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I have no clue about this front fork preload and sag stuff. Should I be concerned about this my Sachs equipped 2013? Fastest I've had it up to is 138mph/222kph (indicated) and I didn't feel any wobble. That was on a track of course.
 

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I have no clue about this front fork preload and sag stuff. Should I be concerned about this my Sachs equipped 2013? Fastest I've had it up to is 138mph/222kph (indicated) and I didn't feel any wobble. That was on a track of course.
I had the wobble on my 2013 DSS bike.

If you are not experiencing it, your preload may be fine or you do not have a top case/bags fitted which increase the chance.

To be sure, you could see what your front pre-load is currently set to, the sweet spot so you don't get wobble seems to start at around 7 turns out and IME gets better with less turns out but you may find the steering requires some more effort.
 

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I had the wobble on my 2013 DSS bike.

If you are not experiencing it, your preload may be fine or you do not have a top case/bags fitted which increase the chance.

To be sure, you could see what your front pre-load is currently set to, the sweet spot so you don't get wobble seems to start at around 7 turns out and IME gets better with less turns out but you may find the steering requires some more effort.
+1 That is exactly what I have found. Since I am on a trip with a FULLY loaded bike I have been playing with all the settings. After 4500 miles I think I found my happy spot both with bags (loaded) empty bags, and finally with the side cases removed (top case still in place).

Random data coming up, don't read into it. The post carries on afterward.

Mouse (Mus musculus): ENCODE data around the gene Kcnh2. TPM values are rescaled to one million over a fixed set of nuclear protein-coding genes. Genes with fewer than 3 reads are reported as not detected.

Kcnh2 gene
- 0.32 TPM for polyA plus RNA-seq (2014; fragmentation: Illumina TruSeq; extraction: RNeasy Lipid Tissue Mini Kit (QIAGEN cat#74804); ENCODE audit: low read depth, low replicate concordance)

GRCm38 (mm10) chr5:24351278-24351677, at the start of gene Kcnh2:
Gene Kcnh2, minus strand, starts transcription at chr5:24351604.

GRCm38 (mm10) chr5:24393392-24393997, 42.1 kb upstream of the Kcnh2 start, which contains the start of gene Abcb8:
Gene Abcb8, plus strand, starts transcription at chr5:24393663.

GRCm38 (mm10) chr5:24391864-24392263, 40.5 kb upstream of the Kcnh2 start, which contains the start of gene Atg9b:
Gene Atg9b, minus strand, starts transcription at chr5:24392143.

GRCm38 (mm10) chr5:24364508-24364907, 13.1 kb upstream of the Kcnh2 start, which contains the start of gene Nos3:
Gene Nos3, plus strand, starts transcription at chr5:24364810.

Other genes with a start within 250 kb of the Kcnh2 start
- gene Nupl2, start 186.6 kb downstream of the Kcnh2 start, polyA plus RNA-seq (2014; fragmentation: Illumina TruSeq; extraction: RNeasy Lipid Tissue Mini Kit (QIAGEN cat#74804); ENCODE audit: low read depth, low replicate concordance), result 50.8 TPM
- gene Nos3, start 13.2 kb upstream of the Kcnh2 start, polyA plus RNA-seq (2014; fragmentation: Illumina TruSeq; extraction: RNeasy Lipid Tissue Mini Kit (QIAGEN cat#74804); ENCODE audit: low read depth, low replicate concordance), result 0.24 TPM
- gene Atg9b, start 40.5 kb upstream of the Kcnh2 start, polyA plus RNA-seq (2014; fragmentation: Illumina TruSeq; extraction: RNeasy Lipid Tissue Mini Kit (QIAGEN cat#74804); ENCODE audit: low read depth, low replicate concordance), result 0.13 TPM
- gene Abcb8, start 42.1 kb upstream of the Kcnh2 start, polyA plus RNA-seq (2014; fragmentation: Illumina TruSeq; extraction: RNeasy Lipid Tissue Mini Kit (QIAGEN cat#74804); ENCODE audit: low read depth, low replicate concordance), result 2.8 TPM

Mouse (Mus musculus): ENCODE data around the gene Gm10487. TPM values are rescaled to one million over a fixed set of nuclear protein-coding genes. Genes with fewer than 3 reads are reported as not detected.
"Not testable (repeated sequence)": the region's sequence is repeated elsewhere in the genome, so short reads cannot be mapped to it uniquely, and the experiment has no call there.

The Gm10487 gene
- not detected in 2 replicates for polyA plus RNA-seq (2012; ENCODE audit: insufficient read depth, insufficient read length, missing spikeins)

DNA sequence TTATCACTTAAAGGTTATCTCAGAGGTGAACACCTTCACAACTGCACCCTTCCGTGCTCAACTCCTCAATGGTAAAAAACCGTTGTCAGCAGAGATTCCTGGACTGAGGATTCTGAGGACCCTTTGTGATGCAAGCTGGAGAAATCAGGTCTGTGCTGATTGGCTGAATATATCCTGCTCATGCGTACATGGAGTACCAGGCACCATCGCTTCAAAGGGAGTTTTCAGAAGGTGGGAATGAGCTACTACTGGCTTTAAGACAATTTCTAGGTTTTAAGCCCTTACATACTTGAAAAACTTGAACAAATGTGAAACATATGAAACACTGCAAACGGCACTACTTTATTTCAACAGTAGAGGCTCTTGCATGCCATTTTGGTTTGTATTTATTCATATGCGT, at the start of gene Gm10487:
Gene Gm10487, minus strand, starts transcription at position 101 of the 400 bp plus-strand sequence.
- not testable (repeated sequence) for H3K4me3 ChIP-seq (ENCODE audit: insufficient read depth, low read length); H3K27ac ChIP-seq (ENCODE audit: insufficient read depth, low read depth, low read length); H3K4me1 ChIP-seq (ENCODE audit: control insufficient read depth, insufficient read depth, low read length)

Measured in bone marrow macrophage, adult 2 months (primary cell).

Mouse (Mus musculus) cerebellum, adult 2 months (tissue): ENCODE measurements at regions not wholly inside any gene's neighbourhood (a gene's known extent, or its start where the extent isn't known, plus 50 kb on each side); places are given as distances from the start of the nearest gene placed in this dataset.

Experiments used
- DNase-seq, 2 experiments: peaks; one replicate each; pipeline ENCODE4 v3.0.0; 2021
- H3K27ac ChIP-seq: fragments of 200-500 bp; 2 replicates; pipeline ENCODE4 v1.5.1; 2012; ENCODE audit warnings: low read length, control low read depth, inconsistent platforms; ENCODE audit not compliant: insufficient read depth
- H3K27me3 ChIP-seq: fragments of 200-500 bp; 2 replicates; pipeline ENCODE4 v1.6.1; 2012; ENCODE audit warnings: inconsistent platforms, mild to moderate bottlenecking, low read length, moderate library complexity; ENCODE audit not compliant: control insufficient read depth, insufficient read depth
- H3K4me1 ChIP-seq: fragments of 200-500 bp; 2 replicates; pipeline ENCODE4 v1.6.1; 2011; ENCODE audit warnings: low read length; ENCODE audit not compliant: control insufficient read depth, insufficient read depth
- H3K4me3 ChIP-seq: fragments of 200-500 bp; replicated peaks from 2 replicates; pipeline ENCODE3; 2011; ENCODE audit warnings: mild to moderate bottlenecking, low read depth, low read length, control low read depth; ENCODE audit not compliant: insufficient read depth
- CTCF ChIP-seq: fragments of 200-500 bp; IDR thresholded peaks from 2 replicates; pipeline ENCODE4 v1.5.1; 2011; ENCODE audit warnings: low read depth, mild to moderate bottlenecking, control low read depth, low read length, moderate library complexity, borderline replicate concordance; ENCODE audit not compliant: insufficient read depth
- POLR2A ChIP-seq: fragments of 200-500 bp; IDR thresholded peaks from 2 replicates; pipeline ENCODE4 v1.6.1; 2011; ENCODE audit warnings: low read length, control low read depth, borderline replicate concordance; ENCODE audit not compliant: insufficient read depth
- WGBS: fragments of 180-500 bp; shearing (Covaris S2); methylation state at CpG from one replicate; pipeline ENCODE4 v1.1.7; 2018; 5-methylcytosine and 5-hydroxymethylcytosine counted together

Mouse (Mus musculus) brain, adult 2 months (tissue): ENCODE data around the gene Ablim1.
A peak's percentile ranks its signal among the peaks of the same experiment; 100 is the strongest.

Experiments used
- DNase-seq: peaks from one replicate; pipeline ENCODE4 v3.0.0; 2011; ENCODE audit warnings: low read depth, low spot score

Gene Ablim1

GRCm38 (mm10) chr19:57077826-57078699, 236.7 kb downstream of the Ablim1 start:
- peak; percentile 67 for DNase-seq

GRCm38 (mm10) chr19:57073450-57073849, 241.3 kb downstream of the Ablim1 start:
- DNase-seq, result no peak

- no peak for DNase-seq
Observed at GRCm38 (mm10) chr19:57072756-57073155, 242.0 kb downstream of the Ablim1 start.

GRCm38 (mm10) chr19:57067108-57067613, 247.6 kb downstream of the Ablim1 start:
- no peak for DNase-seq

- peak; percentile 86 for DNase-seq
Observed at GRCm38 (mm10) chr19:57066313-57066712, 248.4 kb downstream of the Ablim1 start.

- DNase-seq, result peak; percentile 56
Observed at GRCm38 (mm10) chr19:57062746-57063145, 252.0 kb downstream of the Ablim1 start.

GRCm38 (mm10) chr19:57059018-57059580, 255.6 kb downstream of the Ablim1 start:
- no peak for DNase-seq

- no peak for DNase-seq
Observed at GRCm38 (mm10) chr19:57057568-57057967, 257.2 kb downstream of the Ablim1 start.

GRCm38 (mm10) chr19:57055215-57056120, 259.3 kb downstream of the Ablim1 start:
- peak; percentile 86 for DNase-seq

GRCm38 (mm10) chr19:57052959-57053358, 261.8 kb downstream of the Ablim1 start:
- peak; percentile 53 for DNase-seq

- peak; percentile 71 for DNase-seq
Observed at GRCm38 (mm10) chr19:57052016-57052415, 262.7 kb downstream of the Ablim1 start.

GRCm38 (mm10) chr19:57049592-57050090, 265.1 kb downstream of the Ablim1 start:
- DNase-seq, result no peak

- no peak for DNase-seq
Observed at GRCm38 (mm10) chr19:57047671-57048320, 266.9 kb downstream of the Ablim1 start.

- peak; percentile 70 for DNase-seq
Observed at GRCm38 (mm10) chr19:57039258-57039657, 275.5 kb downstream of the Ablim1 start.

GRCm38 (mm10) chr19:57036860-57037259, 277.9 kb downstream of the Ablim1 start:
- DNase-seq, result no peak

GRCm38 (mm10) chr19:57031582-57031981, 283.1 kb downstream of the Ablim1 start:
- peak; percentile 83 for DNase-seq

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I love my Duc, but man it makes you wonder WTH??? with some of the things they seemingly put out there without proper testing or QC. Sorry to hear about this. :(
I think it's BS. So many things that can cause speed wobble, it's not a design fault. How about "tight on the bars"? Many riders tend to go tight on the bars at high speed, making the bike very unstable.


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There is something 'wrong' when so many riders with a lot of experience are suffering this "wobble".
My dealer tells me...having checked the 'usual'...the rear wheel balance is the place to go look. Having balanced mine...the wobble went. If i stick 10g of weight back on...it returns with a vengence.
Just a thought for those of you struggling with this.
 

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@Aschemkes: It's not being tight on the bars, if that were the case I'd have had tank slappers from this (or been thrown off).

I am experienced enough to know to just rest the hands lightly on the bars and when you get a wobble make double sure your are not gripping tightly and the wobble is still there.

You could put the cruise on and take your hands off completely at the wobble point and it would still be there.

Have you tried a 13 with FPL set to all the way out and a top box fitted at 180kph (max permitted per stickers)? If not, calling BS is a bit strong I think.